Winter camping: no insects, few people and the cold
“If people know they have the ability to warm up, they’ll appreciate the cold a lot more,” said Joe Meyer, who along with his wife, Mollie Foster, runs Crossing Alaska, an outdoor adventure company based in Denali Park, Alaska. “It ranges from ‘I’m miserable’ to ‘I’m going to stay outside and enjoy the Northern Lights a little longer, even if it’s 20 below zero. “”
Regardless of your level of camping expertise, enrolling in winter-specific classes or classes is a smart first step. The courses offered by the ADK Winter Mountaineering School, the sierra club and other wilderness organizations often combine classroom time, learning compass and map navigation, what to pack, and safety skills, with field trips of varying lengths to test what you have learned in the elements. (Avalanche safety course are highly recommended if you want to up your winter camping game).
You can also familiarize yourself with the elements.
“Try camping in your own backyard to get started,” said Alysa Arnold, a stay-at-home mom and entrepreneur who splits her time between Concord, Mass., and Saratoga Springs, NY and is the assistant manager of the ADK Winter Mountaineering School. “I’m going to do it with my kids, and if it doesn’t work out, we can just go back inside.”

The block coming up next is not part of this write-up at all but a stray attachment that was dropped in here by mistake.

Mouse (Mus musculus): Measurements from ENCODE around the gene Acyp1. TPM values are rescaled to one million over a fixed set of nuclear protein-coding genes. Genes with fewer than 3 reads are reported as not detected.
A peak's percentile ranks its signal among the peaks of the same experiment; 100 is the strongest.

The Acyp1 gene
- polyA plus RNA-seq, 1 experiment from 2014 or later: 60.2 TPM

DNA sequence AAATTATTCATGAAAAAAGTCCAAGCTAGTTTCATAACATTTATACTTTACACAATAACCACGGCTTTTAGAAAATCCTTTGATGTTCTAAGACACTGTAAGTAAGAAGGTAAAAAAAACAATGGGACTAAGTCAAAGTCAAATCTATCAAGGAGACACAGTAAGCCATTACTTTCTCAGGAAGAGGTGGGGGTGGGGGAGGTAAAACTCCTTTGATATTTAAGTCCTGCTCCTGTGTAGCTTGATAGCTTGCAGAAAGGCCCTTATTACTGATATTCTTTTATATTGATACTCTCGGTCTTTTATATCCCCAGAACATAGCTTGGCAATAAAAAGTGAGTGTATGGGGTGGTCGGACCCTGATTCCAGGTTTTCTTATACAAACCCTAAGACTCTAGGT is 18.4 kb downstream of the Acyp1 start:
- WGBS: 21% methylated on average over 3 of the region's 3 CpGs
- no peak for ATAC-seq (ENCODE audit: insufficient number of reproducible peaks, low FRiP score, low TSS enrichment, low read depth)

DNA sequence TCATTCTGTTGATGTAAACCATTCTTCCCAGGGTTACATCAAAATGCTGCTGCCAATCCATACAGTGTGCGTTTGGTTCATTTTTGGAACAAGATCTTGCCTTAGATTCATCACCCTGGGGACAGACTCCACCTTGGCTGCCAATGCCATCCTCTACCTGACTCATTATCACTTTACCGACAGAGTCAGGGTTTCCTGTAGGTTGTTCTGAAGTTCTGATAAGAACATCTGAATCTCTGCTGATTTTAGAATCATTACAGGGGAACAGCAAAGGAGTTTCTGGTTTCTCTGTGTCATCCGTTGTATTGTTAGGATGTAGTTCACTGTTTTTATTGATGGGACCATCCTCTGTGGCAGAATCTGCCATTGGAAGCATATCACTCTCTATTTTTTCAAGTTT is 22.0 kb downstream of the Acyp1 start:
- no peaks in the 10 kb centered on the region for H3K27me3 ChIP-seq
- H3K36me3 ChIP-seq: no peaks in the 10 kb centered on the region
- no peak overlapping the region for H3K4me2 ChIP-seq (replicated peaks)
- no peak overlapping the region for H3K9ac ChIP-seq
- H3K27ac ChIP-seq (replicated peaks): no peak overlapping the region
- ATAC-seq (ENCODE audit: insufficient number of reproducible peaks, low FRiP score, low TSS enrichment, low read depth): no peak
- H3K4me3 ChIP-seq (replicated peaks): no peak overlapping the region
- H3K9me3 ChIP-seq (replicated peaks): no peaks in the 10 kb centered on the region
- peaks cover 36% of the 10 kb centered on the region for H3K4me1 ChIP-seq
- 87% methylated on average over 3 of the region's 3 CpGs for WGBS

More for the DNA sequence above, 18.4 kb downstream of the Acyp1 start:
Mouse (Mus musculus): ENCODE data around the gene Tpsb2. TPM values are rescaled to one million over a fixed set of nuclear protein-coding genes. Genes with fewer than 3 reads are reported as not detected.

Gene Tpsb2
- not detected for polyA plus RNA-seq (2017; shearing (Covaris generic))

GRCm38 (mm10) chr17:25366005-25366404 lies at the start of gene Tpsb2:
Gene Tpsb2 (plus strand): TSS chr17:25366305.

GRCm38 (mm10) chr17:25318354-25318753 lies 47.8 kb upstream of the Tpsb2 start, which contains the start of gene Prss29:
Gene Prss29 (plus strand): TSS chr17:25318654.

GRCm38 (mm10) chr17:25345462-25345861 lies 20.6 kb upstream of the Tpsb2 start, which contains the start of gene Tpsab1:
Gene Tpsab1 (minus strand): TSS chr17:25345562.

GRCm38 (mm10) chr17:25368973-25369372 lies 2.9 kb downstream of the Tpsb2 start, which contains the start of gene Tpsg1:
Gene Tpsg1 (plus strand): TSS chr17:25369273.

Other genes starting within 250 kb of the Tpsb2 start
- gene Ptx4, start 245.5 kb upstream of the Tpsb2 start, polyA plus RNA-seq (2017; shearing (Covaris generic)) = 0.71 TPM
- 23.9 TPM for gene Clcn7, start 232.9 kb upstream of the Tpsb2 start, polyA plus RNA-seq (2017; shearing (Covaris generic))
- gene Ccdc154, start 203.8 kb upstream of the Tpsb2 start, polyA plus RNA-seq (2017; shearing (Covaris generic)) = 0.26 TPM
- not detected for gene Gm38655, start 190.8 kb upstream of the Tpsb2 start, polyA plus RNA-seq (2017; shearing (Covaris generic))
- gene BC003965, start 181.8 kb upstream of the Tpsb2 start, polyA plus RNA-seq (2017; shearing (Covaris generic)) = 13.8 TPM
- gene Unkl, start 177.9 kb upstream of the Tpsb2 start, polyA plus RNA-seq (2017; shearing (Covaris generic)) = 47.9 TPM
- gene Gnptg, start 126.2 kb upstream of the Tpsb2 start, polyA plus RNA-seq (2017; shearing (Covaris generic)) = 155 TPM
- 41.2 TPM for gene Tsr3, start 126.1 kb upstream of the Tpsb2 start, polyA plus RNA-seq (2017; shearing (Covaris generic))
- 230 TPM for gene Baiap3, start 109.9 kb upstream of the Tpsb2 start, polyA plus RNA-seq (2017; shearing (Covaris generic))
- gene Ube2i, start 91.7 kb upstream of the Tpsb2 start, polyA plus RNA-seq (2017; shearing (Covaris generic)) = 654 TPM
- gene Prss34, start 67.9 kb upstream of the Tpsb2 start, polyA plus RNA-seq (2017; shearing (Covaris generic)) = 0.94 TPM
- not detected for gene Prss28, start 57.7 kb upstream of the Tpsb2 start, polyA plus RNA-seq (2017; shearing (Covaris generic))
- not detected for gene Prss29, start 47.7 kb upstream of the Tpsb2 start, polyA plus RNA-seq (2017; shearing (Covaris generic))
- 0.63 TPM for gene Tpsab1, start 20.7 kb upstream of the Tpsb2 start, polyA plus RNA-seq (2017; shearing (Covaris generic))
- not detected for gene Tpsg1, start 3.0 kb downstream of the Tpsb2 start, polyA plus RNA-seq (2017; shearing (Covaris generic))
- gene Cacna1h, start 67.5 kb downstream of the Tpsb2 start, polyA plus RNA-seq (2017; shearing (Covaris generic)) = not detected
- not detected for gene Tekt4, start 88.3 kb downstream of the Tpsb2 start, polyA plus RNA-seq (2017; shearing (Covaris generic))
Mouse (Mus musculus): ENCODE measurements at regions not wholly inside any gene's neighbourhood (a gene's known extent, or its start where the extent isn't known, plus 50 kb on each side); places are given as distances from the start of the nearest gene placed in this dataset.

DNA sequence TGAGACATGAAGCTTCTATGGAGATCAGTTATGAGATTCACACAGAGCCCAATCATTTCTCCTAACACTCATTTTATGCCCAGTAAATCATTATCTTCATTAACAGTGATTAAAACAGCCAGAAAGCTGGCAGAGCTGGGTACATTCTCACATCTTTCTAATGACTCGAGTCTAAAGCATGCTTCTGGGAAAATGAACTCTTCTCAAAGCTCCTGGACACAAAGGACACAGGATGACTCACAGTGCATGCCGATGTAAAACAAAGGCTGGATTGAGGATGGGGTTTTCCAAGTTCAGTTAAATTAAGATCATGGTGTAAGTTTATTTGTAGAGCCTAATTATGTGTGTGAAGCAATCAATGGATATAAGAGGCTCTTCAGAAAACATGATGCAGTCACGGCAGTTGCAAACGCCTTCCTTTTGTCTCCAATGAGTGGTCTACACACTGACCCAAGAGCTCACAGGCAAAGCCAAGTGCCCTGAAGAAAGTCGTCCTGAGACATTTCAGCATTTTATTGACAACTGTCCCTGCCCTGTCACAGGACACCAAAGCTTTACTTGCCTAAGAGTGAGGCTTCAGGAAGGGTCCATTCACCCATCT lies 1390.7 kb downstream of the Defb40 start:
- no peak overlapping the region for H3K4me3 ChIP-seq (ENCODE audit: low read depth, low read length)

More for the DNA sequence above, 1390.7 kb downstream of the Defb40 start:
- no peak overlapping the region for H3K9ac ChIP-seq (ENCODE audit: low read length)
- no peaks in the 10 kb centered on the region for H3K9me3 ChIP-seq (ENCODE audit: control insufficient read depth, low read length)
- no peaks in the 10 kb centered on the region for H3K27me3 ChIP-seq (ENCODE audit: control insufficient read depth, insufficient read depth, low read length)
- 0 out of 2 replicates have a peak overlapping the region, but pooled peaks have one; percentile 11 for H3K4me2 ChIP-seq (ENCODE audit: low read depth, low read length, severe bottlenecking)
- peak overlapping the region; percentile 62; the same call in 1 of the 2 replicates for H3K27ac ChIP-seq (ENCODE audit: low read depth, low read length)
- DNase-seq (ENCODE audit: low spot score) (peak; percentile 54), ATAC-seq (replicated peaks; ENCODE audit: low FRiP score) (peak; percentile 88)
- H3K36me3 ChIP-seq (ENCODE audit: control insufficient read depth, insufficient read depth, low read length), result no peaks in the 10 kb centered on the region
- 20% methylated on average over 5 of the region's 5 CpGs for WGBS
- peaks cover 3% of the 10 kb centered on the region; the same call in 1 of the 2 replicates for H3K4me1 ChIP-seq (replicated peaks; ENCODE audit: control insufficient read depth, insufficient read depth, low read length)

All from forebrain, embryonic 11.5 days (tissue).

Guided trips like those led by Mr. Meyer and Mrs. Foster in Alaska are great resources for those who want to explore further afield and don’t want to go it alone. Additional trips can be found just about anywhere you are interested in winter camping, including Utah, Colorado, Oregon, Vermont, Canada, Svalbard and more.
Many organizations, including the Winter Mountaineering School and the Sierra Club offer online resources not only for best practices, but also suggestions for appropriate equipment, including clothing and stoves.
“People think the cold is your enemy, but it’s not. Moisture is your enemy,” Eis said, referring to a common pitfall of layering too much when snowshoeing, hiking or skiing, which leads to sweating. Wearing materials that wick away moisture and dry quickly, including synthetics, wool, and fleece, is key, as is avoiding cotton.
A sleeping bag suitable for cold weather is a must, as is a lightweight camping stove, fuel (the Sierra Club recommends white gas for winter camping), and camp cooking utensils to melt the snow to get water and prepare hot food and drink. An emergency fire starter, such as a lighter or waterproof matches, is also a requirement. Depending on your trip, snowshoes, skis, ice axes or crampons may be required. Retailers love Eastern mountain sports, sports basement and REI rent hiking and camping gear, from clothes to tents.